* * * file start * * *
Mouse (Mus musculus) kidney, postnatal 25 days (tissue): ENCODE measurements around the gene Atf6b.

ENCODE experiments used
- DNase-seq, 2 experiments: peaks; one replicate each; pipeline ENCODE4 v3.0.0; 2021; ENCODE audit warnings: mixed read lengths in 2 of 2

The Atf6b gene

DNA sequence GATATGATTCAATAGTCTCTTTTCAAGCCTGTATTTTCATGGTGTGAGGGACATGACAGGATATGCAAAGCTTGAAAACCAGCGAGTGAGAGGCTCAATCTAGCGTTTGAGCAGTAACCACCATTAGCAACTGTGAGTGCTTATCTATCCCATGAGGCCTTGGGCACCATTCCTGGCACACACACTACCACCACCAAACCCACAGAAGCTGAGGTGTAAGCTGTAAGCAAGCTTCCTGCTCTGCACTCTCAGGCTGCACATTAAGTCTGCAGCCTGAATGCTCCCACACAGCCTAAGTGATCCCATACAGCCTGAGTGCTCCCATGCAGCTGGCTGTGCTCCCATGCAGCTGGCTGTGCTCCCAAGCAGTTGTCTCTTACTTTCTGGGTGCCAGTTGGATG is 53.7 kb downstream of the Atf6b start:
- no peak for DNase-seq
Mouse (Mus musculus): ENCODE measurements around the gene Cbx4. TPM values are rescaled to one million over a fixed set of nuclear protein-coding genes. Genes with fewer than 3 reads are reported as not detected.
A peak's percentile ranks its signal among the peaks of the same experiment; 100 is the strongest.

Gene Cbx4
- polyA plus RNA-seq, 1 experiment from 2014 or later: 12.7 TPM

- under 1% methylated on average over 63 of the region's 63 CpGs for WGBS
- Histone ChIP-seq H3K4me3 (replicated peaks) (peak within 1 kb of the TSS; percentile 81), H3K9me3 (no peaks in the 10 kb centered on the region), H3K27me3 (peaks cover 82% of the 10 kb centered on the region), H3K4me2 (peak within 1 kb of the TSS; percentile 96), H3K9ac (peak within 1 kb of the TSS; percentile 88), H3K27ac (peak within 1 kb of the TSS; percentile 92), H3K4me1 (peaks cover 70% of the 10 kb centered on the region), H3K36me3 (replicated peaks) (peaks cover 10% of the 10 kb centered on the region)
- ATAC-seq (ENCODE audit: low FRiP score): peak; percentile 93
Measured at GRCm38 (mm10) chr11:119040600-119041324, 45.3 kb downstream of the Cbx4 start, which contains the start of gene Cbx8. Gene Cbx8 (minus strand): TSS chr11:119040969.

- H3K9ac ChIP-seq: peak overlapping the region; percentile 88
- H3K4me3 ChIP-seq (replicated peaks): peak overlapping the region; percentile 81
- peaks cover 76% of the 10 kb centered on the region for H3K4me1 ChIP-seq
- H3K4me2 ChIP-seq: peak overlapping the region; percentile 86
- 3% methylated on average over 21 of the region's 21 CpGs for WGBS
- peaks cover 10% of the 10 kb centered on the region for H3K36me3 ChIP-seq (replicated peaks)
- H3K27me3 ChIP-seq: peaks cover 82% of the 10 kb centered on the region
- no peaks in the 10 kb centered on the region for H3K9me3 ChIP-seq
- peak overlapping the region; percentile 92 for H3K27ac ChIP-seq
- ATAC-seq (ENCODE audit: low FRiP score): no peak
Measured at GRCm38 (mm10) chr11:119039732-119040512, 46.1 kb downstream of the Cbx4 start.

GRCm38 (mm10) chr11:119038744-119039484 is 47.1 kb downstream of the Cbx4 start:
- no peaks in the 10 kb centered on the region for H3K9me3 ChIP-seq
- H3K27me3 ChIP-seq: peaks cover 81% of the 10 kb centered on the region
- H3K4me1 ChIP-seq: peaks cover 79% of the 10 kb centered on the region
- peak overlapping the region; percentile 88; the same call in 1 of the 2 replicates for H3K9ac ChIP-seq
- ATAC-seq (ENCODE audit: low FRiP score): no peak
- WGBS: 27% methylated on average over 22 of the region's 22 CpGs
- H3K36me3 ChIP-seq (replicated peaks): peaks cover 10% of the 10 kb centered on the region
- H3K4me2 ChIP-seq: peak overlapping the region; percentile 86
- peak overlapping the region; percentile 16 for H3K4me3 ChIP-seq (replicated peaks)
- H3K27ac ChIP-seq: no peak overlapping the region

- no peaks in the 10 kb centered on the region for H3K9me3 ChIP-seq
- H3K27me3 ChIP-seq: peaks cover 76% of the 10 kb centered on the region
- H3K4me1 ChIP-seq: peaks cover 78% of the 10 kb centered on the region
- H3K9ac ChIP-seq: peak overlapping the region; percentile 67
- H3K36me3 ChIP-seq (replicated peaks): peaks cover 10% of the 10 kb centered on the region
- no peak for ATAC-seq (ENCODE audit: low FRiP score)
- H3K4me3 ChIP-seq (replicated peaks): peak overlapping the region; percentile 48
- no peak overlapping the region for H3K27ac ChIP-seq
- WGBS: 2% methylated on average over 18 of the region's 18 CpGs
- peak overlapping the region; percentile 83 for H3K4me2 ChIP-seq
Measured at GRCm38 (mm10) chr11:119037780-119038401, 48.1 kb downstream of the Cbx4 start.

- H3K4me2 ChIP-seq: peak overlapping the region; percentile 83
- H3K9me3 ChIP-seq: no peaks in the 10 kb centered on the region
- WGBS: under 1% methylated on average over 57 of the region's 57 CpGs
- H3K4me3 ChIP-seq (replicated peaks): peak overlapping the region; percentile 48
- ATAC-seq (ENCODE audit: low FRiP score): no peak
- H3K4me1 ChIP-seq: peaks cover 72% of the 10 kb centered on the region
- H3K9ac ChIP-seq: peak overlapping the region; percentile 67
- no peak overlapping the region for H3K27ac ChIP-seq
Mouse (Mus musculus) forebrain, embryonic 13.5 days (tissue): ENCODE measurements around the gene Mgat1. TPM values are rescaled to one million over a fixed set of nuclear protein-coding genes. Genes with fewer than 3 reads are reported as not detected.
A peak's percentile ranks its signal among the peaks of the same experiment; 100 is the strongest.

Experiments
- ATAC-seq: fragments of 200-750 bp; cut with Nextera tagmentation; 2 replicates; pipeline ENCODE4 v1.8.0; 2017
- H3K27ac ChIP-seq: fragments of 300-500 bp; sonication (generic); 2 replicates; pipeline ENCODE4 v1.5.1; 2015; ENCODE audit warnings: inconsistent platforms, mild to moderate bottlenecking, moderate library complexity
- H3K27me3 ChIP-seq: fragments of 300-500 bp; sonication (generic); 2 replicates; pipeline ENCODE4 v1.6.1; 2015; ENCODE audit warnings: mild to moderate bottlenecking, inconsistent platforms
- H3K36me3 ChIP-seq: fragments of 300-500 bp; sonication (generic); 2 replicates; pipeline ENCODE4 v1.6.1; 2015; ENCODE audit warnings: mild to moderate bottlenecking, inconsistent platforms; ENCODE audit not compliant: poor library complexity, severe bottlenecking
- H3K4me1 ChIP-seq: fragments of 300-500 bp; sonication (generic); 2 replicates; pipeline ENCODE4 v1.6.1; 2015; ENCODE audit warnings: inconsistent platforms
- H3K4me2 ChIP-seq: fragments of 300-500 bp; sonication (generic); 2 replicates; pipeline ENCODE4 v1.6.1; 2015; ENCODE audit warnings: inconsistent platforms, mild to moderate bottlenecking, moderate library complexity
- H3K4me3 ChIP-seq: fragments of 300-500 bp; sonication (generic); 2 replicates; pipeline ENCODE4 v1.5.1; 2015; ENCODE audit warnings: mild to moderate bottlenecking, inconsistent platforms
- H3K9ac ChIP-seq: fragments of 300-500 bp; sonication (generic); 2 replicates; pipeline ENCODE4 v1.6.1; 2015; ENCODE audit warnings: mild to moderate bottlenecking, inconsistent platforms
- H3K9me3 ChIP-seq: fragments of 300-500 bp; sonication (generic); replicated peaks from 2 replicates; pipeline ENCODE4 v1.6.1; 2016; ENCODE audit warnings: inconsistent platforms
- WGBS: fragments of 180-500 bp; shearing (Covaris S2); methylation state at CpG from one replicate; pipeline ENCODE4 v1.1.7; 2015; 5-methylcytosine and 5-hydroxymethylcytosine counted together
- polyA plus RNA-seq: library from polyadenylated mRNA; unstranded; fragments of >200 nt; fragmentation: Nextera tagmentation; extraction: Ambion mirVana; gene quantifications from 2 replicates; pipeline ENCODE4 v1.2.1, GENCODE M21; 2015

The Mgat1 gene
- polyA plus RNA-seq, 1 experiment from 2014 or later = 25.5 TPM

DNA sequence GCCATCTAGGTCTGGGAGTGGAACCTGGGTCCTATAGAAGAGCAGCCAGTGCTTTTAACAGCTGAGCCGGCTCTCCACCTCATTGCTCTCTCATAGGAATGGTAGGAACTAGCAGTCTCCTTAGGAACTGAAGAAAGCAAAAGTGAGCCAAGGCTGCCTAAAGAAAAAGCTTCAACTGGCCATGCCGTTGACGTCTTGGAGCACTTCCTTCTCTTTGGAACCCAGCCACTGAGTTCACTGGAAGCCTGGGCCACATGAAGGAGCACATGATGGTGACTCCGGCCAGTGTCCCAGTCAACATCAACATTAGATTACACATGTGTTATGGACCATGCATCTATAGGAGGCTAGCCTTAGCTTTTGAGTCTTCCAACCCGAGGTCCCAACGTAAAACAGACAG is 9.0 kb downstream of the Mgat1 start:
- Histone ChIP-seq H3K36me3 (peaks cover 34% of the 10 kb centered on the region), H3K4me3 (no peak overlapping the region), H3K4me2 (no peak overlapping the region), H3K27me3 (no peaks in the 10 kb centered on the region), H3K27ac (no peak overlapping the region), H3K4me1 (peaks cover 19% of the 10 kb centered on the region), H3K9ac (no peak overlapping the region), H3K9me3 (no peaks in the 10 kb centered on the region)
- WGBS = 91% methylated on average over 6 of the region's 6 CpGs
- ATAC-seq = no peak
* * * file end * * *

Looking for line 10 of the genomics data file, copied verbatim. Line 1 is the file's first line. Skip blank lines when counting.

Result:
- polyA plus RNA-seq, 1 experiment from 2014 or later: 12.7 TPM